I left this latest Free Week show with an unusual feeling: I wished that I had gotten the chance to see the first band play the second band's equipment. Is this odd? Of course, I'm an irredeemable gearhead. "See that Alesis keyboard? I want one of those," I told my girlfriend. She said, "Alesis is the name of the girl with the flower in her hair?" "No, Alesis is the name of the keyboard. I didn't notice the girl." That's where my mind is these days.
But see if you follow me here. String were excellent musicians, playing songs that mixed rock and electronic influences in clever ways. I liked that their songs had strong structures, with even the longer instrumental sections seeming to have arc and control. I really dug the way their drummer was able to moderate his volume level very precisely, backing off just a little bit when the vocals were meant to have the spotlight and placing emphasis in well-chosen spots. The way the dance element of their sound incorporated itself was in guitar and keyboard figures that grew more complex each time through a repeating section. They also used rhythm in a gripping and original way -- their last song had a baroque piano line thoroughly disguised by a vigorous and funky interpretation of waltz time by the drummer.
Their only problem (other than somewhat bland vocals) was the curse of too much stuff. They had too many computers and gizmos and guitars cluttering the stage and it led to muddy sound and long, awkward pauses between songs. Not necessary -- the core of their sound is one guitar, one keyboard, and live drums. Is the shortage of bass players in Austin so severe that we must resort to computer simulations? I'm against it, and I think String would have come across even better if they were freed from having to chain themselves to the rigid nature of canned beats on some of their songs. The most gripping moment of their set came when they stripped down to one guitar, drum kit, and then a second guy pounding on a tom with mallets. They also need a name change, because if you Google "string Austin band" you're going to get literally hundreds of responses that have nothing to do with this trio.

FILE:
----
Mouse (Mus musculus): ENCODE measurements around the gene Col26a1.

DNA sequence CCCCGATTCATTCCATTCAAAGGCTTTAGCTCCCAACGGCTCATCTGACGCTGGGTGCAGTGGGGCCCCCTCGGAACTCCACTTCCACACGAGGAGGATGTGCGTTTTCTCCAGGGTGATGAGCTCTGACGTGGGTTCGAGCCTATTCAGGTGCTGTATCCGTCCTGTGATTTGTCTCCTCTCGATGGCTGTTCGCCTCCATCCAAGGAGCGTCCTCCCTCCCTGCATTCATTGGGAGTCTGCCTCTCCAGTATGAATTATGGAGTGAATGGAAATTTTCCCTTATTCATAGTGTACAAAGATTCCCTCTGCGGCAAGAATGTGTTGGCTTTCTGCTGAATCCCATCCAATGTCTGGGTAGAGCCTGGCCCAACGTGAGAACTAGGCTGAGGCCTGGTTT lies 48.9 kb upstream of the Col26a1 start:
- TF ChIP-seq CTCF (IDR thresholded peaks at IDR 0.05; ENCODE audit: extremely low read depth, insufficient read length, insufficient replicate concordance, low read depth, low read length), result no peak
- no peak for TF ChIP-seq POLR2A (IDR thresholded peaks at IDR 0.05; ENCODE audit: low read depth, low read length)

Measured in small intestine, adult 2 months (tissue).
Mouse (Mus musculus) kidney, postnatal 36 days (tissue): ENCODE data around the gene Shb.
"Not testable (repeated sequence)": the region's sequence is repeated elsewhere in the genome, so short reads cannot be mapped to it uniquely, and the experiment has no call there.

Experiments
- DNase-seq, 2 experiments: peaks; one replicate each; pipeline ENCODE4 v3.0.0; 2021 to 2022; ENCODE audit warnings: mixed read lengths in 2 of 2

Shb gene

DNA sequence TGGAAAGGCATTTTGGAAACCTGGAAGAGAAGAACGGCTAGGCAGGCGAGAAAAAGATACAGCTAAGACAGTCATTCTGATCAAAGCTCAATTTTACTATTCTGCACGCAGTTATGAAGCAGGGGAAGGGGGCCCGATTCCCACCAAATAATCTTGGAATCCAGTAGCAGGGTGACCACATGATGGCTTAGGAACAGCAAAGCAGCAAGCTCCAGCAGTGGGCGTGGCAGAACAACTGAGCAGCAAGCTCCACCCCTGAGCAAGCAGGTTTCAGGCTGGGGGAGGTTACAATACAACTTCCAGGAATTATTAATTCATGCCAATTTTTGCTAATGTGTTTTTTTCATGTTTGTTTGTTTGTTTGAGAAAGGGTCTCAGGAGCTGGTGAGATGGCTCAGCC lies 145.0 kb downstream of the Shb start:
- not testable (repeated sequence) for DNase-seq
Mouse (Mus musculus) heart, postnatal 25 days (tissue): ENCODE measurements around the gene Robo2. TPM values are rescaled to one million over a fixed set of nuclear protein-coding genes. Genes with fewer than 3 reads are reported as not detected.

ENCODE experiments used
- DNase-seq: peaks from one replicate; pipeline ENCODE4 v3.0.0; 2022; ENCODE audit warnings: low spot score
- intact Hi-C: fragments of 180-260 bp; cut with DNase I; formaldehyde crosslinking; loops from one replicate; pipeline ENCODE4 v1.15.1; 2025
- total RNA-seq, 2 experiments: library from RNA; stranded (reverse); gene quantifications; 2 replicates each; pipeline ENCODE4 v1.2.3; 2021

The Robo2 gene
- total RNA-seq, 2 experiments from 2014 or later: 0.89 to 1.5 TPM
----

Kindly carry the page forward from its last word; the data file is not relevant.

After the claustrophobic setup of String, their two-keyboard, pared-down drums look was initially refreshing, but Obsolete Machines are further proof that you can't tell anything from canned online sound clips. They've got an aesthetic suited for 30-second bursts, as their leader is a great singer (like Chris Martin fronting MGMT) and their brooding but stylish sound is quite of the moment. Unfortunately 30 seconds is exactly as long as they remain interesting. They have a well-honed sound but no substance. Their songs have no changes at all, merely repeating two-chord arpeggios that are broken up only by the drummer stopping and starting. (Not changing feels, as he has seemingly only the one.) There are some pretty figures that their singer plays, but by repeating them without interruption for the length of each composition they're reduced to drones.
It's all right for one person to do most of the heavy lifting in a band, but you don't want the support musicians to actively be making things worse. Obsolete Machines, in a possibly ironic reference to their band name, have two people puttering along behind the leader who serve only to distract. The drummer has mastery of one beat and his overly reverberating kicks are all over the place. The second keyboard player presses buttons at random and spins knobs around to produce psychedelic whining. This can be a cool effect when properly applied, but due to lack of musical savvy it ended up just creating screeching noises that didn't relate musically to the figures that the only real player in the band was producing. Even though their songs have the most basic chord movement and rhythms imaginable, the drummer and second keyboardist could have been completely absent and it wouldn't have affected the sound even a little. It might have made things better, in fact, since without the band lineup the Obsolete Machines would have had less excuse to stretch out their ponderous two-chord tunes for six, seven minutes each.
I'm really enjoying the opportunities these free week shows offer to burst hype bubbles like helium balloons.